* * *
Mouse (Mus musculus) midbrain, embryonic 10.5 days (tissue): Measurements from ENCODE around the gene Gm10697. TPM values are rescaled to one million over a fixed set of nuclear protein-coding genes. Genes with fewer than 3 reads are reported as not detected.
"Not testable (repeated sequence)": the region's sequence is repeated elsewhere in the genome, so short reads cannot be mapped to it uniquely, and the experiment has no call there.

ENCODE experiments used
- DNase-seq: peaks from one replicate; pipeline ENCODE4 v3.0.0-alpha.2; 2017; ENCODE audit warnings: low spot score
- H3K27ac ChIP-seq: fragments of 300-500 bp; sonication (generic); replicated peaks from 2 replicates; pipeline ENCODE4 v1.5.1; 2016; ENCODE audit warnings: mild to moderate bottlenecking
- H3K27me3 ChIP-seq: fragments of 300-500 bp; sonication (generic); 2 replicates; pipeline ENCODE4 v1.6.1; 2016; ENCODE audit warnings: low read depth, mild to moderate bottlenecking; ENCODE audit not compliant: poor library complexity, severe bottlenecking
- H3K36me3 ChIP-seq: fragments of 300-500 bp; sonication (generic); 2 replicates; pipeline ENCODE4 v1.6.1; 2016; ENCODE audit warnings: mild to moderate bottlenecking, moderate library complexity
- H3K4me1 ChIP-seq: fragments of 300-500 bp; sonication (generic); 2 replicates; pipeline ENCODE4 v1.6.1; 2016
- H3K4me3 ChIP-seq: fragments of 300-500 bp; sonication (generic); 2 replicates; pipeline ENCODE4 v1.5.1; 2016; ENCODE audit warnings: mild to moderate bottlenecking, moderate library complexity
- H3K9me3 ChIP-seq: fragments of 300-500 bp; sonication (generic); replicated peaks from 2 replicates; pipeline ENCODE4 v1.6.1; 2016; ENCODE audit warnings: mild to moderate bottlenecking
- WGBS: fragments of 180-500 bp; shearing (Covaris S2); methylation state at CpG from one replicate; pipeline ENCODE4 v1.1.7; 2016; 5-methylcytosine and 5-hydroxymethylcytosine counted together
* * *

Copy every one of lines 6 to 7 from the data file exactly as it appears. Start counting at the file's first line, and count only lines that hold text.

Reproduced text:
- H3K27me3 ChIP-seq: fragments of 300-500 bp; sonication (generic); 2 replicates; pipeline ENCODE4 v1.6.1; 2016; ENCODE audit warnings: low read depth, mild to moderate bottlenecking; ENCODE audit not compliant: poor library complexity, severe bottlenecking
- H3K36me3 ChIP-seq: fragments of 300-500 bp; sonication (generic); 2 replicates; pipeline ENCODE4 v1.6.1; 2016; ENCODE audit warnings: mild to moderate bottlenecking, moderate library complexity